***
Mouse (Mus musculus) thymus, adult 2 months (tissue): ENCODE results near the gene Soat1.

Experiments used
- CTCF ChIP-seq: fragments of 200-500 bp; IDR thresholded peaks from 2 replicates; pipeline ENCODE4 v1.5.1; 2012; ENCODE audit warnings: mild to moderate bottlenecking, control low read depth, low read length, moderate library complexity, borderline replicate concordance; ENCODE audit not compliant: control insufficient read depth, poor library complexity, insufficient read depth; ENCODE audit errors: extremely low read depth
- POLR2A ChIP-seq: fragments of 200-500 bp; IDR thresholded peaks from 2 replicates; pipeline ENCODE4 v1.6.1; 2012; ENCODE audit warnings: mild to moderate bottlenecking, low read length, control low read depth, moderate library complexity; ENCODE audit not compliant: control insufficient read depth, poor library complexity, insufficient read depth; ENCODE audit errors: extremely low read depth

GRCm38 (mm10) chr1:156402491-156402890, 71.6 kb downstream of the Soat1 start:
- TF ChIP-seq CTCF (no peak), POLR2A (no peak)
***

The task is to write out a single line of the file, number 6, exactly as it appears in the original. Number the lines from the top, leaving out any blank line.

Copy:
- TF ChIP-seq CTCF (no peak), POLR2A (no peak)